R. Crumb Comix, a theatrical production based on his work and directed by Johnny Simons, was produced in Fort Worth, Texas, in 1986. It was revived at Duke University in 1990, and co-starred Avner Eisenberg and Nicholas de Wolff. The development of the play was supervised by Crumb, who also served as set designer, drawing larger-than-life representations of some of his most famous characters all over the floors and walls of the set.
From 1987 to 2005 Fantagraphics Books published the seventeen-volume Complete Crumb Comics and ten volumes of sketches. Crumb (as "R. Crumb") contributes regularly to Mineshaft magazine, which, since 2009, has been serializing "Excerpts From R. Crumb's Dream Diary".
Crumb has received several accolades for his work, including the Inkpot Award in 1989, a nomination for the Harvey Special Award for Humor in 1990 and the Angoulême Grand Prix in 1999.
The Crumbs moved into a house in southeastern France in 1991, which is said to have been financed by the sale of six Crumb sketchbooks. The Terry Zwigoff-directed Crumb documentary appeared in 1994—a project on which Zwigoff had been working since 1985. The film won several major critical accolades.
In 1992 and 1993, Robert Crumb was involved in a project by Dutch formation The Beau Hunks and provided the cover art for both their albums The Beau Hunks play the original Laurel & Hardy music 1 and 2. He also illustrated the albums' booklets.
Crumb's work is also filled with unsavory images of African Americans (such as his recurring character Angelfood McSpade), who are often portrayed as indigenous, tribal, and wearing blackface. (Many other underground comix published in the late 1960s-early 1970s feature similar depictions.) Crumb often utilized African American characters as "tokens," appearing as re-used tropes such as clowns, tribesmen, athletes, etc. Researcher Edward Shannon interpreted the themes of Crumb's story containing marginalized Africans in "When the Niggers Take Over America" (published in 1993 in Weirdo) like this: "Crumb ... explores both the American Dream and its nightmare reflection; in this ... strip all-American white middle class children are depicted as cannibals eager to devour the devalued and dehumanized other." Crumb has responded to criticism by claiming that he did not invent racist caricatures like Angelfood, but that they were part of the American culture in which he was raised. He sees the character as a criticism of the racist stereotype itself and assumed that the hippie/intellectual audiences who read his work in the late 1960s were not racists and would understand his intentions.
Crumb has released CDs anthologizing old original performances gleaned from collectible 78-rpm phonograph records. His That's What I Call Sweet Music was released in 1999 and Hot Women: Women Singers from the Torrid Regions in 2009. Chimpin' the Blues, a collaboration with fellow record collector Jerry Zolten, combines rare recordings with conversation about the music and the musicians, was released in 2013. Crumb drew the cover art for these CDs as well.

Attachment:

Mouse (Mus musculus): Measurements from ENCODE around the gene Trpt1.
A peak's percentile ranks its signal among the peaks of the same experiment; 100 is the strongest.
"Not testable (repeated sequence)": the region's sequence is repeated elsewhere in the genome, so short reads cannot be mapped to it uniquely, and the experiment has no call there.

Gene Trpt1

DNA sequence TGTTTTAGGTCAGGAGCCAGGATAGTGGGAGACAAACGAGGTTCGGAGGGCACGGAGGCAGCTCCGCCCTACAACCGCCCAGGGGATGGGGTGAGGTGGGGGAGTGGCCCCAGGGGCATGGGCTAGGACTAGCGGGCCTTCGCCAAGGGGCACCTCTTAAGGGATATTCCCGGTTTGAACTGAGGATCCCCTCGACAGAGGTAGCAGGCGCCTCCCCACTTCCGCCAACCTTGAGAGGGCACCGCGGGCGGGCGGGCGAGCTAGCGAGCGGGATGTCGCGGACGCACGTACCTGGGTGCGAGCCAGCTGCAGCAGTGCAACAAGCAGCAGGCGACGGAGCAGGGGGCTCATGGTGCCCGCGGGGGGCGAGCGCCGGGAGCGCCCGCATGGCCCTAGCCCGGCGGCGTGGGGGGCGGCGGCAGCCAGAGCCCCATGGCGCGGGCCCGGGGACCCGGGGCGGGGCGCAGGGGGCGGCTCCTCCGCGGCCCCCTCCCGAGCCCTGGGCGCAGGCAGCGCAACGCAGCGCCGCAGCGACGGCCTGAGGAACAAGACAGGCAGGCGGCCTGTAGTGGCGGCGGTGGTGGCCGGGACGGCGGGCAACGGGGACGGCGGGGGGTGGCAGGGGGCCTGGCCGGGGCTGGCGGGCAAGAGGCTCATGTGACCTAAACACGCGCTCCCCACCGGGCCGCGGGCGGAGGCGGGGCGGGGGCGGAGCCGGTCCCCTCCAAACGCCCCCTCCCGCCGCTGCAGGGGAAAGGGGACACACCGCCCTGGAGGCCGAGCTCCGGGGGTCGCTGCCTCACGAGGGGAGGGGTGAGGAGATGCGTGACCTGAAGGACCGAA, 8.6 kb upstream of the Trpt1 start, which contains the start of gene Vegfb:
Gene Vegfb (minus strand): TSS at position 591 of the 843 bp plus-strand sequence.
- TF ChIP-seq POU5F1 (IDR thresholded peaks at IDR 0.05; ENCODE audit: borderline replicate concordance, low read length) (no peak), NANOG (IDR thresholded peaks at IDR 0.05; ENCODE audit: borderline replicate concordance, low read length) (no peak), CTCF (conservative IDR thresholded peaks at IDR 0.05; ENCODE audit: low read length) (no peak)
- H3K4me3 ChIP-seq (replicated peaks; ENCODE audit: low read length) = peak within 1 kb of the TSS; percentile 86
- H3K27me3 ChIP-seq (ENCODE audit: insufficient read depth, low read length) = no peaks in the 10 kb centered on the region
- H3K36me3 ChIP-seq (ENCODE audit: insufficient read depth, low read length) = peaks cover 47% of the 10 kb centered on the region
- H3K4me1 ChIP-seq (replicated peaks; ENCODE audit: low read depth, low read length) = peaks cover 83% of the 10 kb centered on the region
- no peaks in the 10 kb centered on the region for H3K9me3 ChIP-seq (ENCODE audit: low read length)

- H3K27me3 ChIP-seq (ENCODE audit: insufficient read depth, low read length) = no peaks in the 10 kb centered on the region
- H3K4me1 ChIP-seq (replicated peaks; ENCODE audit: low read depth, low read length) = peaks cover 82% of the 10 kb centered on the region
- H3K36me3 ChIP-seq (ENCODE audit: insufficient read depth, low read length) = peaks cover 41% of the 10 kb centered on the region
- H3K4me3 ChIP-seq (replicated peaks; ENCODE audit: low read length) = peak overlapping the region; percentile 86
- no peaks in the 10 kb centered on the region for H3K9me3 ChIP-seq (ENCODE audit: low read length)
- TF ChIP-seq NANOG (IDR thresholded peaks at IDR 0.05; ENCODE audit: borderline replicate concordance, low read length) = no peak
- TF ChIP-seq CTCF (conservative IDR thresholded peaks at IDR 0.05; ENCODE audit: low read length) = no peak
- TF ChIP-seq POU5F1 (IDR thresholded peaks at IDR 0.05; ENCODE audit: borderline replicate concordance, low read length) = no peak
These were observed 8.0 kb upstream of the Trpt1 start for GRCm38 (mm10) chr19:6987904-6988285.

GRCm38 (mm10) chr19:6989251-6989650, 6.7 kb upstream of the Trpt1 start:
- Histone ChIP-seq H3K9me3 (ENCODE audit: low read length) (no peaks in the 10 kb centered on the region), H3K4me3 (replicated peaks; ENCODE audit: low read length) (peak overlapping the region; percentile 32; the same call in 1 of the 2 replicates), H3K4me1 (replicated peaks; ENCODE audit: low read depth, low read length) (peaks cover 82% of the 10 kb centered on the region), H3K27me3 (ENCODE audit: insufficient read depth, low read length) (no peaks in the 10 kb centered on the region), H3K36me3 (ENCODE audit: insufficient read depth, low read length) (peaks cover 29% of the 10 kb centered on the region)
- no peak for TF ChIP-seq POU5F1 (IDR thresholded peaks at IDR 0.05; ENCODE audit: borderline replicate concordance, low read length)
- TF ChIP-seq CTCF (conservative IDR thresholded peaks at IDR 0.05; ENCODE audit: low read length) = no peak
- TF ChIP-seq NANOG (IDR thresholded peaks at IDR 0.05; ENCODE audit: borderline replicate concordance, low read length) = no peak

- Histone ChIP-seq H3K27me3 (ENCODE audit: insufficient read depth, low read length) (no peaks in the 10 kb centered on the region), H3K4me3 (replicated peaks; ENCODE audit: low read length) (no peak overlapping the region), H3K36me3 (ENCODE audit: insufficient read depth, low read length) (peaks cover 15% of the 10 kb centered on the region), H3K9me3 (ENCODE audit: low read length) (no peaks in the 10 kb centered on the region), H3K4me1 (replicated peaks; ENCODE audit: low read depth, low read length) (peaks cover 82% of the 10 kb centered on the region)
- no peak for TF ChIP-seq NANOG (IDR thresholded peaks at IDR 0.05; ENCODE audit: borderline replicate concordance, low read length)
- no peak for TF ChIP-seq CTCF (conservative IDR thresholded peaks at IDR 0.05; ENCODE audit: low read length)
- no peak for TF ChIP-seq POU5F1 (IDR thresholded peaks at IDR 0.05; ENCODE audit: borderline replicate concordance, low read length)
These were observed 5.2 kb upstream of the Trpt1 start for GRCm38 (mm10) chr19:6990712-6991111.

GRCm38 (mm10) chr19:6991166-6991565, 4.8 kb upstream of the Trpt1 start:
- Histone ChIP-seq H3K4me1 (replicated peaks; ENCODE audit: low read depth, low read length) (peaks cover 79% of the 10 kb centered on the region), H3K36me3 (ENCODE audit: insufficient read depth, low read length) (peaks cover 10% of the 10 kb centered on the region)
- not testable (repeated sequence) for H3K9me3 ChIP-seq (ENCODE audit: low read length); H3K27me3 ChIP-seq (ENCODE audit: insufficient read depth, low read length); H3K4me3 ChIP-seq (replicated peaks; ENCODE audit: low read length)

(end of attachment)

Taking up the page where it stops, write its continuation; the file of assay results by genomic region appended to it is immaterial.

Crumb was the leader of the band R. Crumb & His Cheap Suit Serenaders, for which he sang lead vocals, wrote several songs and played banjo and other instruments. Crumb often plays mandolin with Eden and John's East River String Band and has drawn three covers for them: 2009's Drunken Barrel House Blues, 2008's Some Cold Rainy Day, and 2011's Be Kind To A Man When He's Down on which he plays mandolin. With Dominique Cravic, he founded "Les Primitifs du Futur"—a French-style band based on musette / folk, jazz and blues—and played on its 2000 album World Musette. He also provided the cover art for this and other albums.
In the 2003 movie American Splendor, Crumb was portrayed by James Urbaniak. Crumb's wife Aline was quoted as saying she hated the interpretation and never would have married Robert if he was like that.
Crumb has frequently drawn comics about his musical interests in blues, country, bluegrass, cajun, French Bal-musette, jazz, big band and swing music from the 1920s and 1930s, and they also heavily influenced the soundtrack choices for his bandmate Zwigoff's 1995 Crumb documentary. In 2006, he prepared, compiled and illustrated the book R. Crumb's Heroes of Blues, Jazz & Country, with accompanying CD, which derived from three series of trading cards originally published in the 1980s.
In 2006, Crumb brought legal action against Amazon.com after their Web site used a version of his widely recognizable "Keep on Truckin'" character. The case was expected to be settled out of court.
R. Crumb's Sex Obsessions, a collection of his most personally revealing sexually-oriented drawings and comic strips, was released by Taschen Publishing in November 2007. In August 2011, following concerns about his safety, Crumb cancelled plans to visit the Graphic 2011 festival in Sydney, Australia after a tabloid labeled him a "self-confessed sex pervert" in an article headlined "Cult genius or filthy weirdo?".
In 2009, after four years of work, Crumb produced The Book of Genesis, an unabridged illustrated graphic novel version of the biblical Book of Genesis. In 2016, the Seattle Museum of Art displayed the original drawings for the Book of Genesis as part of an exhibit entitled "Graphic Masters: Dürer, Rembrandt, Hogarth, Goya, Picasso, R. Crumb."
In 2009, Crumb drew the artwork for a 10-CD anthology of French traditional music compiled by Guillaume Veillet for Frémeaux & Associés. The following year, he created three artworks for Christopher King's Aimer Et Perdre: To Love And To Lose: Songs, 1917–1934 and, in 2011, he once again played mandolin on an Eden and John's East River String Band album (Be Kind to a Man When He's Down) for which he also created the album cover artwork.
In 2012, Crumb appeared in five episodes of John's Old Time Radio Show talking about old music, sex, aliens and Bigfoot. He also played 78-rpm records from his record room in southern France. He has appeared on the show and recorded at least fourteen one-hour podcasts.
In 2013, Crumb played mandolin with the Eden and John's East River String Band on their album Take A Look at That Baby and also took part in the accompanying music video.
In January 2015, Crumb was asked to submit a cartoon to the left-wing magazine Libération as a tribute for the Charlie Hebdo shooting. He sent a drawing titled "A Cowardly Cartoonist," depicting an illustration of the backside of Crumb's friend Mohamid Bakshi, while referencing the prophet Muhammad, founder of Islam.
In 2017, Crumb's original cover art for the 1969 Fritz the Cat collection published by Ballantine sold at auction for $717,000, the highest sale price to that point for any piece of American cartoon art.
Currently, Robert Crumb is 78 years, 9 months and 28 days old. Robert Crumb will celebrate 79th birthday on a Tuesday 30th of August 2022.
Find out about Robert Crumb birthday activities in timeline view here.